Morgan’s Plus Six may look like its 1930s ancestors – but this is a 21st-century beast, says Mark Walton
Driving the new Morgan Plus Six is a full sensory experience: engine noise whooshes and burbles in the air ow around the skinny windscreen; the cabin wafts with the heavy perfume of new leather; my hands jiggle as I hold the lively steering wheel; and ahead of me I see a long, louvred bonnet, pointing my way down this wriggling country road. If I were sucking a sherbet lolly right now, it would be complete sensory overload.
And do we have a sixth sense? Because I feel another impression, tingling in my skull: drifting along in the autumnal sunshine, I have a sense of well-being, a conviction that everything is right in the world. In the modern parlance of mindfulness, it’s impossible to drive the new Plus Six and not be ‘in the moment’.
You’ll be forgiven for thinking this new car looks like every other Morgan that’s gone before. Founded in 1909 by Henry Morgan, the company made motorcycle-engined three-wheelers in the Twenties and Thirties before launching the 4-4 in 1936, so called because it had four wheels and a four-cylinder engine. In 1950 a more powerful version was launched, called the Plus 4, which – once updated and restyled in 1954 – created the basic shape you see here, 65 years later.
Morgan hit the sweet spot with the Plus 4. It became the archetype of the classic, two-seater British sports car: long and low, rakish but reassuring, its sculpted, owing lines expressing speed like a Hawker Hurricane or the Mallard steam train.
In recent years, Morgan came to realise it needed to update its stalwart, and the new Plus Six is the result. So ignore the chrome door handles, the walnut dash and the tiny windscreen wipers – every component is brand new, making this car a much more radical step than its conservative appearance would suggest.
Under the skin you’ll find what Morgan calls its new ‘CX-Generation Platform’ – a fancy way of describing an aluminium tea tray, glued and riveted together with a wheel at each corner. In the front of this alloy box you’ll find the latest generation BMW six-cylinder turbo engine, which drives the rear wheels through an eight-speed BMW paddle shift gearbox. This ultra-modern drivetrain is another big step – the associated electronics alone have catapulted Morgan into the 21st century.
The car is clothed in a swooping aluminium body, and acting as the interface between the curvy panels and the boxy structure beneath is a handmade ash frame. Yes, that’s right – like the coachbuilders of the 19th century, the modern Morgan still has a skeleton of English ash, cut and shaped by master craftsmen. Walking into the ‘wood shop’ at the factory is like entering a furniture makers.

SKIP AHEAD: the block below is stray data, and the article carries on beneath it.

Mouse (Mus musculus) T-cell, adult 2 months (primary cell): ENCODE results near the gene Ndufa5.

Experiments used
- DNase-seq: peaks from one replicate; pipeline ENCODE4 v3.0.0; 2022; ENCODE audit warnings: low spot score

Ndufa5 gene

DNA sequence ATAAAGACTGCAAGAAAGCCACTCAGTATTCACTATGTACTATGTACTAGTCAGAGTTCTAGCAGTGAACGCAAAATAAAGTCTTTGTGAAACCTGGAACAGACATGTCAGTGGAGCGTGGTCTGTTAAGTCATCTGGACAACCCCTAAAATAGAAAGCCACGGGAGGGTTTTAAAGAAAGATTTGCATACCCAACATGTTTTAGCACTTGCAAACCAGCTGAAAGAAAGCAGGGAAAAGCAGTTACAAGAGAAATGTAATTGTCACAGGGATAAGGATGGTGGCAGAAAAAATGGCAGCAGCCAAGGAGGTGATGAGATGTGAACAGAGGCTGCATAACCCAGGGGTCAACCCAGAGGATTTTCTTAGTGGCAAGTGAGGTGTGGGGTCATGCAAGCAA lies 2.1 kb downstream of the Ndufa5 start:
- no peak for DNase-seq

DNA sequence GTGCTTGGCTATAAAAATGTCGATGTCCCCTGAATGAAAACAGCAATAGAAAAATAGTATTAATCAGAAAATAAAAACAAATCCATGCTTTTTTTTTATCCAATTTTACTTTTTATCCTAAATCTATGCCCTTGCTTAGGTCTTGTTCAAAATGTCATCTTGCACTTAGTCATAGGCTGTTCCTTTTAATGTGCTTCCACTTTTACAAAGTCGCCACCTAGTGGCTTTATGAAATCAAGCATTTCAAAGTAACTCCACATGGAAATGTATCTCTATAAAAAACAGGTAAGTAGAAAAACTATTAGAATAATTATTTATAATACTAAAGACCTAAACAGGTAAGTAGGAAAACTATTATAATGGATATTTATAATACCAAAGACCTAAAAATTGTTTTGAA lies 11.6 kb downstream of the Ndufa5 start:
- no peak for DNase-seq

That alloy-and-ash construction means the Morgan is exceptionally light and strong, weighing just 1,075kg. Combine that with the BMW engine, tuned to Morgan’s own spec to produce 335bhp, and get ready for a big surprise when you drive it: it looks genteel, but the Plus Six has an indecent turn of speed.
The cockpit follows the classic styling of the exterior: open the little door and slip yourself down – right down – to the stitched leather chair at carpet level. Legs outstretched, your open-top view looks up at pedestrians as they look down at you, like you’re reclining on a skateboard.
The seat is firm, but otherwise it’s a cosy cabin, the flat, matt-finish walnut dash punctuated by two big dials and a digital speedo ahead, through the steering wheel.
In no time at all, the new Morgan feels incredibly composed and well resolved, compared to its predecessors. The suspension soaks up bumps and potholes and the power-assisted steering is light and precise, allowing a stable and benign trajectory. Old-school Morgans needed a lot more wrestling. Drifting along, letting the unobtrusive automatic gearbox do all the work, it’s a relaxing car to drive. Long distances would be a doddle.
However, push the gear lever over to the left to manually change gear using the paddles, and press a button to engage ‘Sport Plus’ mode, and the Plus Six takes on a more rampant and red-blooded character. Suddenly there’s a real kick to the acceleration – the claimed 0-62mph time is just 4.2 seconds, which is supercar rapid. The straight-line acceleration is enough to have your head rocking back on your shoulders, but as the speed builds it starts to fidget on the road, requiring more and more concentration. Morgan claims a top speed of 166mph, but I sense the engine is more willing than the chassis is capable.
Such high-speed shenanigans don’t really matter, though. In the end I put it back into full auto, switched off Sport Plus and returned to a more relaxing pace. At these speeds, the Plus Six feels wonderfully sharp and responsive – it’ll overtake anything this side of a Ferrari – but it also feels usable and compliant. It’s the pace most owners will drive at.
Previous Morgans have been strictly weekend cars, the toy in the garage to take out for a jaunt on a Sunday afternoon. The new £77,995 Plus Six retains all the charm of that classic sports car of your dreams, but it’s now a car you could consider as your everyday choice, something to commute in if you could live with the fabric pram roof. Such a decision would give you, in mindfulness terms, what’s known as ‘complete mental wellbeing’. Also known as happiness.